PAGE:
A 2021 country report on Turkey by the European Parliament is biased and unrealistic, the Foreign Ministry said on Tuesday, accusing the report of being unconstructive in furthering ties between Ankara and Brussels.
Releasing a statement after the legislative body's General Assembly approved the report earlier in the day, the Foreign Ministry said Ankara does not accept the report which ignores the need to strengthen relations between Turkey and the European Union through mutual efforts.
Turkey primarily expects the European Parliament not to become a tool for "narrow-minded circles," as well as to have an encouraging attitude toward EU institutions for the revival of the accession talks, it added.
However, it has so far taken the "opposite stance," the statement asserted, adding that this attitude is "not surprising" from the European Parliament, which tolerates members of terrorist groups making terrorist propaganda.
The European Parliament had lost its credibility in the eyes of the Turkish public, the ministry said and stressed that the "baseless views" in the report reflecting claims on democracy, the rule of law and human rights in Turkey and the "narrow-minded" efforts of some EU members relating to the Aegean, Eastern Mediterranean and Cyprus issues were "of no use to us."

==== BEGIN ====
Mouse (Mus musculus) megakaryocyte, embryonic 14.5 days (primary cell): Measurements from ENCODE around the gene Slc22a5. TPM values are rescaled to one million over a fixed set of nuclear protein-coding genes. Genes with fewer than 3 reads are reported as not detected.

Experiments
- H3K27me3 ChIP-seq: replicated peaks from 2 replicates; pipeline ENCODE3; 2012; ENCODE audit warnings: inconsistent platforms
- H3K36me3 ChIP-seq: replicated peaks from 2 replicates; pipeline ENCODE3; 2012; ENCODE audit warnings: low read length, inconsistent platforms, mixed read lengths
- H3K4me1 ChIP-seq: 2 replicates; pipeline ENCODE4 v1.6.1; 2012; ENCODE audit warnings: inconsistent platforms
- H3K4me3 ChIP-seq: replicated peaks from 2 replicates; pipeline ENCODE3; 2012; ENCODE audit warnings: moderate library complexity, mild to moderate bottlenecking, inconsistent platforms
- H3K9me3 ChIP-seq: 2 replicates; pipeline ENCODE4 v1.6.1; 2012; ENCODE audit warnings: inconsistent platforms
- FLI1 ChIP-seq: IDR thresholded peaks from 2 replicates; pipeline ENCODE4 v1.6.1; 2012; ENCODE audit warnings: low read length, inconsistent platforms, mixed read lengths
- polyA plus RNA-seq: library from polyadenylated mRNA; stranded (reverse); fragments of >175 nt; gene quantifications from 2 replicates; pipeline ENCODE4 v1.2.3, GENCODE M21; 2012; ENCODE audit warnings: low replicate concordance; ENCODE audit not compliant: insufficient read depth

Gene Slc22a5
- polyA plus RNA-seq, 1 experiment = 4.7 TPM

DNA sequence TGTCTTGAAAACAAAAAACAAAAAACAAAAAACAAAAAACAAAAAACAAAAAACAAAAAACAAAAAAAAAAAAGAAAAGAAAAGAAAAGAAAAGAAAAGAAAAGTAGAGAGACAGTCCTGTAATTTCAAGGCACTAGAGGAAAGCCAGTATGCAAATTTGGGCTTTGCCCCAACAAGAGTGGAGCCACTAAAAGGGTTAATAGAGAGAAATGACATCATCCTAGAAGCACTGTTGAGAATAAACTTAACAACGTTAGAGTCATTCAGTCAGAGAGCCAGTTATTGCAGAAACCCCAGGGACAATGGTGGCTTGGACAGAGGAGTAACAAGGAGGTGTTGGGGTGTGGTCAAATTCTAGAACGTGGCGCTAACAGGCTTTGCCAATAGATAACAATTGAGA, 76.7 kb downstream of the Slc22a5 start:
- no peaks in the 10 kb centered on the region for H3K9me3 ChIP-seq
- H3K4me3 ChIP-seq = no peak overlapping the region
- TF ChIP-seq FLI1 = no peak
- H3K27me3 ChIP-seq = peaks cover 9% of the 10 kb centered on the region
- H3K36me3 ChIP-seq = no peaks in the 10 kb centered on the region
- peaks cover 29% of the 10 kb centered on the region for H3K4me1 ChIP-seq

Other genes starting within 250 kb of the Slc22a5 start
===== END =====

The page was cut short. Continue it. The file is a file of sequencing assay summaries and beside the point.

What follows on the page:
Turkey expects the EU and all EU institutions to fulfill their obligations towards Ankara, revitalize the accession process, accelerate dialogue on visa liberalization, start talks to update the Customs Union, increase cooperation in the fight against terrorism, and, especially, implement the 2016 voluntary humanitarian admission scheme within the scope of migration cooperation, it said.
The statement said that instead of encouraging steps to be taken on these issues, the report constitutes a new example of the European Parliament's detached, ideological, and biased attitude and only damages its reputation.
In recent years, Turkey-EU relations have been marked by disputes on several issues, including tensions in the Eastern Mediterranean, Turkey's role in Syria, the migrant crisis and the stalemate in Turkey's accession process to join the bloc. However, Turkey recently reiterated that it is part of Europe and sees its future in the EU, adding that it will continue to work toward full membership.
Ankara is calling to reenergize the accession process, update the EU-Turkey Customs Union, regular high-level dialogues, visa liberalization and counterterrorism.
Turkey has the longest history with the union and the longest negotiation process. The country signed an association agreement with the EU's predecessor in 1964, the European Economic Community (EEC), which is usually regarded as a first step to eventually becoming a candidate. Applying for official candidacy in 1987, Turkey had to wait until 1999 to be granted the status of a candidate country. For the start of the negotiations, however, Turkey had to wait for another six years, until 2005, a uniquely long process compared with other candidates.